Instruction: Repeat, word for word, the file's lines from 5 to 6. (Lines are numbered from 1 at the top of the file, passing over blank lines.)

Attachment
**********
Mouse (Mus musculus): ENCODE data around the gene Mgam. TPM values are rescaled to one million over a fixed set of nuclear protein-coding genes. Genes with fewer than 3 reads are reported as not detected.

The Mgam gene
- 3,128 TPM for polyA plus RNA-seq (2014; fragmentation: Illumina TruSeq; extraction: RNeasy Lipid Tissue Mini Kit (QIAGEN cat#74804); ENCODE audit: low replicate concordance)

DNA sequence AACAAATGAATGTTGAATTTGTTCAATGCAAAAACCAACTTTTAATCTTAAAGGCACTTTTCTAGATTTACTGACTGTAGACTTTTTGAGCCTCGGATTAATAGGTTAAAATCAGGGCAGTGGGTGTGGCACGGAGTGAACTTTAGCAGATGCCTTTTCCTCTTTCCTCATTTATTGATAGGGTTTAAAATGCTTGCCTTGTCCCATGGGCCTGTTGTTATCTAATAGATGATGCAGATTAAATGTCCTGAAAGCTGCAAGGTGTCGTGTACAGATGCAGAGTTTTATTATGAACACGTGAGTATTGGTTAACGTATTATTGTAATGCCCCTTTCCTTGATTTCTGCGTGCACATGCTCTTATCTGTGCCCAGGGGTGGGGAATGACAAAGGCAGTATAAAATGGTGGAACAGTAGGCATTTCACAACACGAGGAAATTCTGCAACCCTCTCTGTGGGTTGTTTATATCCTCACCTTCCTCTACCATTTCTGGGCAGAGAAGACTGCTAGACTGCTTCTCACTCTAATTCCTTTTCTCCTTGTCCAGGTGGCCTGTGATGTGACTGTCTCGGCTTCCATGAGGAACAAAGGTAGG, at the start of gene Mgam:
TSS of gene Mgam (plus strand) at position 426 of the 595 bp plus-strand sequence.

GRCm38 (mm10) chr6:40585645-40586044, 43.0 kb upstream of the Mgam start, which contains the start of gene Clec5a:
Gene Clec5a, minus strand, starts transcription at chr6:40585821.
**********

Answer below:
TSS of gene Mgam (plus strand) at position 426 of the 595 bp plus-strand sequence.

GRCm38 (mm10) chr6:40585645-40586044, 43.0 kb upstream of the Mgam start, which contains the start of gene Clec5a: